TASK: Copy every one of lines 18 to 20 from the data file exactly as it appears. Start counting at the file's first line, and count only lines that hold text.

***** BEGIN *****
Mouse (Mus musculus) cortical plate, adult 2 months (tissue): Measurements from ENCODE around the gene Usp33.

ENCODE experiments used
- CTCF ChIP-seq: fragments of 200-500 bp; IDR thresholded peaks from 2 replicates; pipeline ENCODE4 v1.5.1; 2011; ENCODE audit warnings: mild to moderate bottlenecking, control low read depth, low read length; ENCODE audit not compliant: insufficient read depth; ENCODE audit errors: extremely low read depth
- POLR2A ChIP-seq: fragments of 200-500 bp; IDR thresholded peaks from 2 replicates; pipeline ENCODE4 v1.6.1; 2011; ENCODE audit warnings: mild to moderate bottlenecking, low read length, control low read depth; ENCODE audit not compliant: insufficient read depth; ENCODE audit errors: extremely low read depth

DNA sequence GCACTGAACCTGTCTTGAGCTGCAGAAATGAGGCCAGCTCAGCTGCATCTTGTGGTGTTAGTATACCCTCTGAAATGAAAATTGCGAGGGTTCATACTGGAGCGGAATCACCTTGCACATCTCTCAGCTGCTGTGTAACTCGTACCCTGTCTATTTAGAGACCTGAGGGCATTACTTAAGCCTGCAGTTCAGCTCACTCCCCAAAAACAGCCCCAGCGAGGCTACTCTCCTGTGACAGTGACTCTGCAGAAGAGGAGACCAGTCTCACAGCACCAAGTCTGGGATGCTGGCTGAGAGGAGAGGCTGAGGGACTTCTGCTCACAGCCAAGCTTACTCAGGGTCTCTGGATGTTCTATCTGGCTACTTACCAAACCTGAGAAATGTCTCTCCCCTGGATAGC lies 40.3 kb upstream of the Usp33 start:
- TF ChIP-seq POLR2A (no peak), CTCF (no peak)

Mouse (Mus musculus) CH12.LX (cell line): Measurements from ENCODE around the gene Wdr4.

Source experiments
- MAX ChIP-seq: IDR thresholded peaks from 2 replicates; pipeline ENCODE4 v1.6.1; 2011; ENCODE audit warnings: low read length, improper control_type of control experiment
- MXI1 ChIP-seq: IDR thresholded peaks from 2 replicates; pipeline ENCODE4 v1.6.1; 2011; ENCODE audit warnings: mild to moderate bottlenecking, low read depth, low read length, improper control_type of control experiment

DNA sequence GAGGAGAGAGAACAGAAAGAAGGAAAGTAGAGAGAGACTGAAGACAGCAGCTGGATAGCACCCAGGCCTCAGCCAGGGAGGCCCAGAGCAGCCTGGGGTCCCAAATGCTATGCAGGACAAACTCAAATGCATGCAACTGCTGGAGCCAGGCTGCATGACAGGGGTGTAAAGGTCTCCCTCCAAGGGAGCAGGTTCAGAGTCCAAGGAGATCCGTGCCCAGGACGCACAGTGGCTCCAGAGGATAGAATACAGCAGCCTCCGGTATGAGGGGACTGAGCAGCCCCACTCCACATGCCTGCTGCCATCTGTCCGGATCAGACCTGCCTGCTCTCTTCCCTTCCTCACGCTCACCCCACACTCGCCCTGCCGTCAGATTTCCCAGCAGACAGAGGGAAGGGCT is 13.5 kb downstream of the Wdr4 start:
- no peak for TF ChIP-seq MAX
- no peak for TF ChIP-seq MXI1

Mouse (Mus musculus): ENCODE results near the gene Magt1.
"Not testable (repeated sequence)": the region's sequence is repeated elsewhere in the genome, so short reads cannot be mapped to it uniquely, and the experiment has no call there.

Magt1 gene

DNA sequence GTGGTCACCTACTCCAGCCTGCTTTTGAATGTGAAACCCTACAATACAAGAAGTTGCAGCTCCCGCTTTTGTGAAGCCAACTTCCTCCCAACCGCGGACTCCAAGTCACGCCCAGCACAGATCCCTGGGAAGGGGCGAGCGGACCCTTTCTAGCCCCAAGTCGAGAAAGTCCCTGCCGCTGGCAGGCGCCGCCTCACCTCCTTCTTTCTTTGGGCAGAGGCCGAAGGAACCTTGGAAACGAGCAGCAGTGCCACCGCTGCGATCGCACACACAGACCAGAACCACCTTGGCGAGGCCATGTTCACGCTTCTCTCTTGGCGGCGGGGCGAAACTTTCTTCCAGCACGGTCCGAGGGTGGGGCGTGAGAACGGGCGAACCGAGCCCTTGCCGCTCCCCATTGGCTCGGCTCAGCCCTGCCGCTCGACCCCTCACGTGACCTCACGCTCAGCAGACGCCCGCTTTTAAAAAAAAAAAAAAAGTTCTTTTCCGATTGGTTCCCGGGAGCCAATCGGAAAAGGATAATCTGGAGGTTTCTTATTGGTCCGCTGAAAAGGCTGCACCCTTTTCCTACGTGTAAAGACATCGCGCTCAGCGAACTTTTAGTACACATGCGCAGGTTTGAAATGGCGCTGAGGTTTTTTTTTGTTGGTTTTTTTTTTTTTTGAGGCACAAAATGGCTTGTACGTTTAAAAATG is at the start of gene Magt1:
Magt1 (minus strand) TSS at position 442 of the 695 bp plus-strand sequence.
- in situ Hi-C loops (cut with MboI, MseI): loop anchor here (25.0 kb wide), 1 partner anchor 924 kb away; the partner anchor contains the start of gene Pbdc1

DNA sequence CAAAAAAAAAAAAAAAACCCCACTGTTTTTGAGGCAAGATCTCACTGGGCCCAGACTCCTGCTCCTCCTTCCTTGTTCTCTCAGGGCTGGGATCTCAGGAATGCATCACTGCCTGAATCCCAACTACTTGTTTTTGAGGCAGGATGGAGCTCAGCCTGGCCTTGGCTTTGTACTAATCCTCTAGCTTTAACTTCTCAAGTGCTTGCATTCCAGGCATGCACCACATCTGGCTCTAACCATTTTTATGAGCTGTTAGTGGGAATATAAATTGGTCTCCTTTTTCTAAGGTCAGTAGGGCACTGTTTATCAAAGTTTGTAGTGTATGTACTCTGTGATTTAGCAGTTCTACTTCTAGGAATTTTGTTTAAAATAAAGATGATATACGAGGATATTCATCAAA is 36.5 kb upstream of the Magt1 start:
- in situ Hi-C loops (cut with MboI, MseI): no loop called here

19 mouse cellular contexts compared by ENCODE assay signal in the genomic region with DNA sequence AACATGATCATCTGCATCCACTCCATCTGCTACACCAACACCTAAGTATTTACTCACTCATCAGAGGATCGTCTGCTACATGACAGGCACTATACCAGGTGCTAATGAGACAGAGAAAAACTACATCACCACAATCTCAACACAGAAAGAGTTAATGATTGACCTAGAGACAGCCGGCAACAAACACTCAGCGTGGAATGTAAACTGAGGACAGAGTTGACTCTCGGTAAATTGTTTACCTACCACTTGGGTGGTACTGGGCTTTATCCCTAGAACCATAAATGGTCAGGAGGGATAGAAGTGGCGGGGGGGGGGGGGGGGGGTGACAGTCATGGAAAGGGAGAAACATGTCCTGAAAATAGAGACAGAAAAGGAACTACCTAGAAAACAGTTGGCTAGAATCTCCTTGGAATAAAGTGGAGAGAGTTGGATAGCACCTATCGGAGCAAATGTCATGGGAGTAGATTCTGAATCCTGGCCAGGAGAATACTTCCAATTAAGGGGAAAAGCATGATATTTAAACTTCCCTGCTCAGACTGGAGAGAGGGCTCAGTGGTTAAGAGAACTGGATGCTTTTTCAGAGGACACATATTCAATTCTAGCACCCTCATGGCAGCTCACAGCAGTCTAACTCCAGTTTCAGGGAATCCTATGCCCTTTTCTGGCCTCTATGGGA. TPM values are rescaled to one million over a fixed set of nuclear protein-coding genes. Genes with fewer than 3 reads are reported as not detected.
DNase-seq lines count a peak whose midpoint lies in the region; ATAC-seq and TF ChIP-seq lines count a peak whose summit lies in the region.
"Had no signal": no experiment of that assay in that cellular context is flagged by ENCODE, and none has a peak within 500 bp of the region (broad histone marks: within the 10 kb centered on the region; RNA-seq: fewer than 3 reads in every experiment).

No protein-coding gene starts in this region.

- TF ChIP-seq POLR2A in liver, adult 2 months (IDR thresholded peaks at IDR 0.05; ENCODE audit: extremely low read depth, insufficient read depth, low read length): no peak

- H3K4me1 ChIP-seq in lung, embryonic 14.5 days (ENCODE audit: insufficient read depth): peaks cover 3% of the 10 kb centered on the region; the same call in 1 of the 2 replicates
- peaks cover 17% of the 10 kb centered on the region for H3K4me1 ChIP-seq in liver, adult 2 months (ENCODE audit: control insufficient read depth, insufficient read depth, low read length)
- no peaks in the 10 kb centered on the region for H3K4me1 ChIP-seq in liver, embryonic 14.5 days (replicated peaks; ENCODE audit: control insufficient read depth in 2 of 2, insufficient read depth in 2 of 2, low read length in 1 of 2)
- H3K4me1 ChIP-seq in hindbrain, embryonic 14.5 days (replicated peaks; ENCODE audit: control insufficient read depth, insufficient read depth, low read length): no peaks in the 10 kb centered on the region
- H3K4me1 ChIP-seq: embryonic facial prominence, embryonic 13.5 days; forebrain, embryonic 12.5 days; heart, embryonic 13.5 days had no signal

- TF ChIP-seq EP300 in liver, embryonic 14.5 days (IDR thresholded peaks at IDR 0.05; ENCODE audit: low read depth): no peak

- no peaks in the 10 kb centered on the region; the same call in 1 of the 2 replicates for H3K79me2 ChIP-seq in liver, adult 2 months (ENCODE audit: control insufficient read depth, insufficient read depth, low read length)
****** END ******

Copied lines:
Magt1 (minus strand) TSS at position 442 of the 695 bp plus-strand sequence.
- in situ Hi-C loops (cut with MboI, MseI): loop anchor here (25.0 kb wide), 1 partner anchor 924 kb away; the partner anchor contains the start of gene Pbdc1

DNA sequence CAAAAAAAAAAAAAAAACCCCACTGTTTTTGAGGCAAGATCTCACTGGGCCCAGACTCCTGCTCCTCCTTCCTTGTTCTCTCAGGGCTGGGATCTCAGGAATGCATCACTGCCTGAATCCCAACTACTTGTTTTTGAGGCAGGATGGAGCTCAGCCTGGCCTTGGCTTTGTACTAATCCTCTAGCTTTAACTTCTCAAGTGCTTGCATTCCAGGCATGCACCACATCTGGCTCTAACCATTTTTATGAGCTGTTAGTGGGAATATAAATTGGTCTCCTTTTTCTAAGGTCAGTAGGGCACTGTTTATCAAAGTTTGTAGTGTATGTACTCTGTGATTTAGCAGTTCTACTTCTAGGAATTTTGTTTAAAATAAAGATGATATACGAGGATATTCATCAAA is 36.5 kb upstream of the Magt1 start: